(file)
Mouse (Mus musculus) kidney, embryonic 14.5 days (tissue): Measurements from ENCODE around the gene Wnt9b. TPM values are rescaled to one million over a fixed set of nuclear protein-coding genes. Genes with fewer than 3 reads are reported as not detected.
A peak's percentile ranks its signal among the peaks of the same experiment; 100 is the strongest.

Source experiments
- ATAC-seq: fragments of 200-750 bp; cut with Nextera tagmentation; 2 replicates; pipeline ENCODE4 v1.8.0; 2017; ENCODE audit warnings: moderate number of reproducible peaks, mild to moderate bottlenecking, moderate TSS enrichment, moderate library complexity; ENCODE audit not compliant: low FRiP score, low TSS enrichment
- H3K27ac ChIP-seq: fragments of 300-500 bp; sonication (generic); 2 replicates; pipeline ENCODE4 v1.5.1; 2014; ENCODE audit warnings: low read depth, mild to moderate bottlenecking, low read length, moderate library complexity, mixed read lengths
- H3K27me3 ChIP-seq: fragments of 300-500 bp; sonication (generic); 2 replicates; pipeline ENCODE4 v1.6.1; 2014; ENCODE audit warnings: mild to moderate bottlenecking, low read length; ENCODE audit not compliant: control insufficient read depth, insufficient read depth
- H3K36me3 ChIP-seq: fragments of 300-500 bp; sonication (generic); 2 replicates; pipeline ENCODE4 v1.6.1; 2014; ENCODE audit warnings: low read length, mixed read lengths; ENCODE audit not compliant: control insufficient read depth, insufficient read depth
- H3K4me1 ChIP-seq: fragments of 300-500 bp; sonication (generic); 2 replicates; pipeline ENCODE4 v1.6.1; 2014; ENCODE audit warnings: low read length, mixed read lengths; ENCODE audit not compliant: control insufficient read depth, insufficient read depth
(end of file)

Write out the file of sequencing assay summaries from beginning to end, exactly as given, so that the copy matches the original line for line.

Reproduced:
Mouse (Mus musculus) kidney, embryonic 14.5 days (tissue): Measurements from ENCODE around the gene Wnt9b. TPM values are rescaled to one million over a fixed set of nuclear protein-coding genes. Genes with fewer than 3 reads are reported as not detected.
A peak's percentile ranks its signal among the peaks of the same experiment; 100 is the strongest.

Source experiments
- ATAC-seq: fragments of 200-750 bp; cut with Nextera tagmentation; 2 replicates; pipeline ENCODE4 v1.8.0; 2017; ENCODE audit warnings: moderate number of reproducible peaks, mild to moderate bottlenecking, moderate TSS enrichment, moderate library complexity; ENCODE audit not compliant: low FRiP score, low TSS enrichment
- H3K27ac ChIP-seq: fragments of 300-500 bp; sonication (generic); 2 replicates; pipeline ENCODE4 v1.5.1; 2014; ENCODE audit warnings: low read depth, mild to moderate bottlenecking, low read length, moderate library complexity, mixed read lengths
- H3K27me3 ChIP-seq: fragments of 300-500 bp; sonication (generic); 2 replicates; pipeline ENCODE4 v1.6.1; 2014; ENCODE audit warnings: mild to moderate bottlenecking, low read length; ENCODE audit not compliant: control insufficient read depth, insufficient read depth
- H3K36me3 ChIP-seq: fragments of 300-500 bp; sonication (generic); 2 replicates; pipeline ENCODE4 v1.6.1; 2014; ENCODE audit warnings: low read length, mixed read lengths; ENCODE audit not compliant: control insufficient read depth, insufficient read depth
- H3K4me1 ChIP-seq: fragments of 300-500 bp; sonication (generic); 2 replicates; pipeline ENCODE4 v1.6.1; 2014; ENCODE audit warnings: low read length, mixed read lengths; ENCODE audit not compliant: control insufficient read depth, insufficient read depth